Boy faces expulsion in BB gun incident

March 13, 2001

Boy faces expulsion in BB gun incident


A Clear Spring Middle School student faces possible expulsion after taking a carbon dioxide-powered BB pistol to school on Friday, Roger Stenerson, the school's principal, said Monday.


Also on Friday, a Clear Spring High School student allegedly made a threatening comment on a school bus, according to Boyd Michael, the Washington County Board of Education's director of secondary education.

Stenerson said the school didn't find out about the BB gun incident until Monday morning, after a parent called the school with the information. He said the student was immediately taken to the principal's office after getting off the bus on Monday.


"Appropriate action has been taken," he said. "This is cause for immediate suspension."

Stenerson would not divulge the grade or gender of the student, citing privacy reasons. In a letter to parents, he said the student reportedly showed the weapon to several students on Friday and told them it was a 9 mm handgun.

Michael said the student will go through a due process hearing and that it's up to the superintendent to expel a student.

"Like anyone else, students are deserving of and have a right to due process," said Schools Superintendent Herman G. Bartlett. "It could go to an expulsion, but that's not saying it will."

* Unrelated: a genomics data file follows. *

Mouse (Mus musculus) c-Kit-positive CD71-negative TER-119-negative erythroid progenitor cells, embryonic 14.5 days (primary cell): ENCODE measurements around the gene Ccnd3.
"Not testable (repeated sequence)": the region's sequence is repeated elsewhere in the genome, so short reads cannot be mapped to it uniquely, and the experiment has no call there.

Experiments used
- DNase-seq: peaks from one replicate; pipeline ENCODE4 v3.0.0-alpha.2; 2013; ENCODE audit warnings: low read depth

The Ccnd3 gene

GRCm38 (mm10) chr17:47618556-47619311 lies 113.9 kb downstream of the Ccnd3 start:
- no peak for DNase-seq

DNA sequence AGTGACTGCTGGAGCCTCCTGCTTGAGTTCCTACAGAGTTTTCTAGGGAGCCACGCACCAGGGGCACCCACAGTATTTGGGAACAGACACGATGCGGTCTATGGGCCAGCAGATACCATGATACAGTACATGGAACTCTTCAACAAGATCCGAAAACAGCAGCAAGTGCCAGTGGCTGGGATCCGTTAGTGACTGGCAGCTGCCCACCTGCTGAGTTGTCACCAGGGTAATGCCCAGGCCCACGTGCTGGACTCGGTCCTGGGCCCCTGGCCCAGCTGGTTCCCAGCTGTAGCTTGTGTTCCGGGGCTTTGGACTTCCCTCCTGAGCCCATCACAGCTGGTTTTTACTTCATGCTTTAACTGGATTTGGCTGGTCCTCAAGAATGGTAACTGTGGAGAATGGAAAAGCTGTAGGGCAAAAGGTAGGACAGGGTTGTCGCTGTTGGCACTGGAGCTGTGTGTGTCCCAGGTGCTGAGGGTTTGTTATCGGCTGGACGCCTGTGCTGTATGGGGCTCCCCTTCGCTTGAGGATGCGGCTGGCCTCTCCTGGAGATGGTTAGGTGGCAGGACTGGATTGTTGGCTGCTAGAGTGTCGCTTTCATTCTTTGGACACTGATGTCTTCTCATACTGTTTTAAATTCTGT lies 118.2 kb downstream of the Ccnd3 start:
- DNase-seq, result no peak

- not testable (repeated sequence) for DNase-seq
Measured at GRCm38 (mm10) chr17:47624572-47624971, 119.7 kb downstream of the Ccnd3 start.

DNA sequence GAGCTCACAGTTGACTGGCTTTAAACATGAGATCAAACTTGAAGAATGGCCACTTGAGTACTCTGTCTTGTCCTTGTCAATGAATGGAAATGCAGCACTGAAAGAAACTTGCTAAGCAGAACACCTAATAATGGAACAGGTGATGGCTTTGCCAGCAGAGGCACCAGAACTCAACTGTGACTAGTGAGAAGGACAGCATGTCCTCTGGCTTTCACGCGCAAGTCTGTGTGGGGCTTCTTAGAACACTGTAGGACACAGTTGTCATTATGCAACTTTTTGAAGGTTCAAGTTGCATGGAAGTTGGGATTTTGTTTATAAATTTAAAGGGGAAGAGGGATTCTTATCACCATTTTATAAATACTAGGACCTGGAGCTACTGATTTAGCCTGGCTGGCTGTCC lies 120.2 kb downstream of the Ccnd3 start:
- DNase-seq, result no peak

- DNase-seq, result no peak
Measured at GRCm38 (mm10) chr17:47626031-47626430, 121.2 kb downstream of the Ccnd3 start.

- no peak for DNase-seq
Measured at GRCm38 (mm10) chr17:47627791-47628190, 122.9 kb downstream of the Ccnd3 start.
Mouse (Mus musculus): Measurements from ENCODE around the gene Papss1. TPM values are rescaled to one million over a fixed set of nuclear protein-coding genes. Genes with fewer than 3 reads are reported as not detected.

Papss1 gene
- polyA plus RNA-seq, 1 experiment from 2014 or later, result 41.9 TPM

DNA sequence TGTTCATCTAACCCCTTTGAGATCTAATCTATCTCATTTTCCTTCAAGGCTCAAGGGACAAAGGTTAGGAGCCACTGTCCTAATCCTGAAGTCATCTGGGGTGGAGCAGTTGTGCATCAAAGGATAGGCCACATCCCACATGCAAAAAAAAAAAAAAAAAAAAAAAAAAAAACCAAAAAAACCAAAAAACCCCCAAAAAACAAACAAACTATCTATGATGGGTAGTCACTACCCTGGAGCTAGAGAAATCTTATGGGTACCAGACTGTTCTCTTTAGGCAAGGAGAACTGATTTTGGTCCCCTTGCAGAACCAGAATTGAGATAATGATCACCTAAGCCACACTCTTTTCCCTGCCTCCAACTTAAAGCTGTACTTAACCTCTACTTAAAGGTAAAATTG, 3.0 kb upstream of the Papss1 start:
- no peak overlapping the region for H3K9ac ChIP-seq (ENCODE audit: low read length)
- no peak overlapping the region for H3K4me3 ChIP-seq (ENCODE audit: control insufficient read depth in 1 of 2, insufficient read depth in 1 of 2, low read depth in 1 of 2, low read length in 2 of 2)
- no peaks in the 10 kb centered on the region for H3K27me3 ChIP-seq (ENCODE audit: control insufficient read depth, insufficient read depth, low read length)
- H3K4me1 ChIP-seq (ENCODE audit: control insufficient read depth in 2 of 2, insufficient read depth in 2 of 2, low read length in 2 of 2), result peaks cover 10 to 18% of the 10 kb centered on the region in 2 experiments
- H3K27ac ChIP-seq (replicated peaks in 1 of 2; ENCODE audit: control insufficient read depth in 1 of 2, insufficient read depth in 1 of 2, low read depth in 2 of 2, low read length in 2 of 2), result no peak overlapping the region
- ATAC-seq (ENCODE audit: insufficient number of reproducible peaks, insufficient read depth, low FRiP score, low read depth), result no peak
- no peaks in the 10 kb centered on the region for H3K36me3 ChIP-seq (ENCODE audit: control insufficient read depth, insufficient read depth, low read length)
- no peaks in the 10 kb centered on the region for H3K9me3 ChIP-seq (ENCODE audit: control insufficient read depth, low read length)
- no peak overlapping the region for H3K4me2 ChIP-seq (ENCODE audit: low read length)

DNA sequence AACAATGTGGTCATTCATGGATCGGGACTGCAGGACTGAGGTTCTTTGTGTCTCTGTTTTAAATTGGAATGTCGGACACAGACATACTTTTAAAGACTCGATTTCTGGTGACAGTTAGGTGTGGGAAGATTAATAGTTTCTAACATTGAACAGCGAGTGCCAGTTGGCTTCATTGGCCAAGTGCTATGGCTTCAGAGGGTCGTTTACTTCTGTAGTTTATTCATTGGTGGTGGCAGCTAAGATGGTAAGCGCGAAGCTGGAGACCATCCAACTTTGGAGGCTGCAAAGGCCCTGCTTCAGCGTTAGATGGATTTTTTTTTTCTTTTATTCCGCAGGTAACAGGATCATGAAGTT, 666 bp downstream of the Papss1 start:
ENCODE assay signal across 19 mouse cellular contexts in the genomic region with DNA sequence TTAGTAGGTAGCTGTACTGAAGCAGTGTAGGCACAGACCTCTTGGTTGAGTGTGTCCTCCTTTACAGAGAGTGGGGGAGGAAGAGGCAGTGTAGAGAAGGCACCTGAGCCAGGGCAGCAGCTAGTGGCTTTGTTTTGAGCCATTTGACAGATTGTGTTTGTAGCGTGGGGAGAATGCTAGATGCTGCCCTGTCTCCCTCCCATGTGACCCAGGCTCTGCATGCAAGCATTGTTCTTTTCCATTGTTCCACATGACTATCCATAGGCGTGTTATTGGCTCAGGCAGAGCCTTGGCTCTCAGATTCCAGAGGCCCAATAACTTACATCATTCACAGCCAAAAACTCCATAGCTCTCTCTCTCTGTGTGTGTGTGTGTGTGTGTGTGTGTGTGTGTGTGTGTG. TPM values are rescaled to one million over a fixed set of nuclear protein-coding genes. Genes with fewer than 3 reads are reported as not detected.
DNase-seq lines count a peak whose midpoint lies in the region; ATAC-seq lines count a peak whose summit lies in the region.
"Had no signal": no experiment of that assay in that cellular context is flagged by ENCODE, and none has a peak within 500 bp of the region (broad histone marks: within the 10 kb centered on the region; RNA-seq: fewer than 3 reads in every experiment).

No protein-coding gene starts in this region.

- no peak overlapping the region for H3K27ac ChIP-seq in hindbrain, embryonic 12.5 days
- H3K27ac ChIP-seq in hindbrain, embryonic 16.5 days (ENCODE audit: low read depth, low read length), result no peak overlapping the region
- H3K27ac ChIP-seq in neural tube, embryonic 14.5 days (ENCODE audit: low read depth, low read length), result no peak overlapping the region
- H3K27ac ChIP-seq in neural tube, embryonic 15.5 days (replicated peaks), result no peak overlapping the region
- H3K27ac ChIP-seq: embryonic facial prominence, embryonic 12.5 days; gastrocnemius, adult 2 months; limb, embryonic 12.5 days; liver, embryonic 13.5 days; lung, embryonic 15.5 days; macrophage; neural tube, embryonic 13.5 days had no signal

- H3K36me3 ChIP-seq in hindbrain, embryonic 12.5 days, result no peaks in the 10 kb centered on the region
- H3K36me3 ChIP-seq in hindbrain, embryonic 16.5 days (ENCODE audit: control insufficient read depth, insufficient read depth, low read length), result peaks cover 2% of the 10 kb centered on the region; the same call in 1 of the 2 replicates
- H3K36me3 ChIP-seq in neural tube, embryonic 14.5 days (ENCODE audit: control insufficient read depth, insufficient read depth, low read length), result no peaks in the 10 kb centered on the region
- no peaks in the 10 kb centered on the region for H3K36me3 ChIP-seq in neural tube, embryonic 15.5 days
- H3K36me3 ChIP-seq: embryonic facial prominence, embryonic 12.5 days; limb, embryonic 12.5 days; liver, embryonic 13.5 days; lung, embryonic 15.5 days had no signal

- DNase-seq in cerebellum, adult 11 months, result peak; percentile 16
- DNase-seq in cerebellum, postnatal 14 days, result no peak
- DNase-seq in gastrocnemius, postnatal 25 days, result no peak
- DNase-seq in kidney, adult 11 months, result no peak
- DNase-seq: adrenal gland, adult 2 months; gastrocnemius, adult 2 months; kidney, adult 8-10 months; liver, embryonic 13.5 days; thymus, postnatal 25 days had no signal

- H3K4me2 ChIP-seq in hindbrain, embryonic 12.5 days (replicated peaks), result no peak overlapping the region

The Washington County Sheriff's Department said Monday that the high school student who allegedly made the threatening comment on the bus is 14 years old. Michael would not identify the student's grade or gender.

He said the threat was "generic" and not aimed at anyone in particular.

Michael said this was the first reported incident of a gun being brought to one of the county's schools since the shootings March 5 at Santana High School in Santee, Calif., and March 7 at Bishop Neumann High School in Williamsport, Pa.

"We've had nothing involving a gun, but we've had more threats being reported in the last three or four days," Michael said.

The school district gets up to a dozen reports of threatening comments each week and must decide which ones are serious and should involve the police, Michael said.

Last year, 29 students were suspended from Washington County Public Schools for taking firearms, other guns or weapons to school, according to a report by the Maryland State Department of Education.

Stenerson is asking that parents discuss the gun incident with their children and stress that they should tell school staff when they're worried about safety.

"We really want our kids to be able to share these concerns with us," Stenerson said. "As principal of the school, I need the assistance of every student and family member to help keep our school safe."

Anyone with school safety concerns may call the Board of Education Emergency Information Hotline at 301-766-8700.

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